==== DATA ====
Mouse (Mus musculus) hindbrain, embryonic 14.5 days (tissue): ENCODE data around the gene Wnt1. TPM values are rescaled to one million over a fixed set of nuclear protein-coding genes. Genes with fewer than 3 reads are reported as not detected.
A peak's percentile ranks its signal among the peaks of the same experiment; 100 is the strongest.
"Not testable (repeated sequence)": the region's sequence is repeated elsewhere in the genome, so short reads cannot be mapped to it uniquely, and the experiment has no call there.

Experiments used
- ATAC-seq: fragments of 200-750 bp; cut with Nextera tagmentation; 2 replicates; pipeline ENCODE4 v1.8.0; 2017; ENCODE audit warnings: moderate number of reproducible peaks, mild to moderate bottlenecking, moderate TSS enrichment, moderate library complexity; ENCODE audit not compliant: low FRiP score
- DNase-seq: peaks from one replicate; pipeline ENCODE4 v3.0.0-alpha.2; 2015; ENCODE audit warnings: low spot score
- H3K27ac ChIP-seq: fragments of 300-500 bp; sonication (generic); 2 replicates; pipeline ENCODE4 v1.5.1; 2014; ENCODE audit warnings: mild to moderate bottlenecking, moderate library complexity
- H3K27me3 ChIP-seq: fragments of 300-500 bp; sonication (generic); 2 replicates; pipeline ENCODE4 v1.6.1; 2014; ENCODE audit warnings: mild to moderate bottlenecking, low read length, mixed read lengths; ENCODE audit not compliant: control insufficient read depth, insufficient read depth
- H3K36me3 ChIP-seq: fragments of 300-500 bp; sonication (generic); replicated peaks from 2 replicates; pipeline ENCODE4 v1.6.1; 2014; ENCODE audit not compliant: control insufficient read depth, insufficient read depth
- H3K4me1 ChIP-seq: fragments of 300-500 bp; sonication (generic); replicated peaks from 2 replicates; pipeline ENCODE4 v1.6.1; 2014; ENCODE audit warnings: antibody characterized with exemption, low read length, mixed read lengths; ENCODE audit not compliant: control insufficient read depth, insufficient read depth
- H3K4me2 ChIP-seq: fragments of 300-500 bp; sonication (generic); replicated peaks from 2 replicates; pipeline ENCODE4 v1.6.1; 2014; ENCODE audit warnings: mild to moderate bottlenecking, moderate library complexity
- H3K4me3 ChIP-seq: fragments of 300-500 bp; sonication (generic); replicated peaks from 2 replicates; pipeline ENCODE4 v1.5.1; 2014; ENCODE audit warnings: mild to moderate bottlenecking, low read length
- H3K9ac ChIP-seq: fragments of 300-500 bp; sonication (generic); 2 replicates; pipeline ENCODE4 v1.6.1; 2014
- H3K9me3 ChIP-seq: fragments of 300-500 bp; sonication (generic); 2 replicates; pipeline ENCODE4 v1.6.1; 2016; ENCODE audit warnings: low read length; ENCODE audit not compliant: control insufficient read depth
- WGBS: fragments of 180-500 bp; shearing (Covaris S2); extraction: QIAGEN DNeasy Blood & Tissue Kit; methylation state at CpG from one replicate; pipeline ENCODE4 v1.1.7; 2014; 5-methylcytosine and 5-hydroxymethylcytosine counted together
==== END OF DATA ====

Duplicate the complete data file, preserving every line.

Mouse (Mus musculus) hindbrain, embryonic 14.5 days (tissue): ENCODE data around the gene Wnt1. TPM values are rescaled to one million over a fixed set of nuclear protein-coding genes. Genes with fewer than 3 reads are reported as not detected.
A peak's percentile ranks its signal among the peaks of the same experiment; 100 is the strongest.
"Not testable (repeated sequence)": the region's sequence is repeated elsewhere in the genome, so short reads cannot be mapped to it uniquely, and the experiment has no call there.

Experiments used
- ATAC-seq: fragments of 200-750 bp; cut with Nextera tagmentation; 2 replicates; pipeline ENCODE4 v1.8.0; 2017; ENCODE audit warnings: moderate number of reproducible peaks, mild to moderate bottlenecking, moderate TSS enrichment, moderate library complexity; ENCODE audit not compliant: low FRiP score
- DNase-seq: peaks from one replicate; pipeline ENCODE4 v3.0.0-alpha.2; 2015; ENCODE audit warnings: low spot score
- H3K27ac ChIP-seq: fragments of 300-500 bp; sonication (generic); 2 replicates; pipeline ENCODE4 v1.5.1; 2014; ENCODE audit warnings: mild to moderate bottlenecking, moderate library complexity
- H3K27me3 ChIP-seq: fragments of 300-500 bp; sonication (generic); 2 replicates; pipeline ENCODE4 v1.6.1; 2014; ENCODE audit warnings: mild to moderate bottlenecking, low read length, mixed read lengths; ENCODE audit not compliant: control insufficient read depth, insufficient read depth
- H3K36me3 ChIP-seq: fragments of 300-500 bp; sonication (generic); replicated peaks from 2 replicates; pipeline ENCODE4 v1.6.1; 2014; ENCODE audit not compliant: control insufficient read depth, insufficient read depth
- H3K4me1 ChIP-seq: fragments of 300-500 bp; sonication (generic); replicated peaks from 2 replicates; pipeline ENCODE4 v1.6.1; 2014; ENCODE audit warnings: antibody characterized with exemption, low read length, mixed read lengths; ENCODE audit not compliant: control insufficient read depth, insufficient read depth
- H3K4me2 ChIP-seq: fragments of 300-500 bp; sonication (generic); replicated peaks from 2 replicates; pipeline ENCODE4 v1.6.1; 2014; ENCODE audit warnings: mild to moderate bottlenecking, moderate library complexity
- H3K4me3 ChIP-seq: fragments of 300-500 bp; sonication (generic); replicated peaks from 2 replicates; pipeline ENCODE4 v1.5.1; 2014; ENCODE audit warnings: mild to moderate bottlenecking, low read length
- H3K9ac ChIP-seq: fragments of 300-500 bp; sonication (generic); 2 replicates; pipeline ENCODE4 v1.6.1; 2014
- H3K9me3 ChIP-seq: fragments of 300-500 bp; sonication (generic); 2 replicates; pipeline ENCODE4 v1.6.1; 2016; ENCODE audit warnings: low read length; ENCODE audit not compliant: control insufficient read depth
- WGBS: fragments of 180-500 bp; shearing (Covaris S2); extraction: QIAGEN DNeasy Blood & Tissue Kit; methylation state at CpG from one replicate; pipeline ENCODE4 v1.1.7; 2014; 5-methylcytosine and 5-hydroxymethylcytosine counted together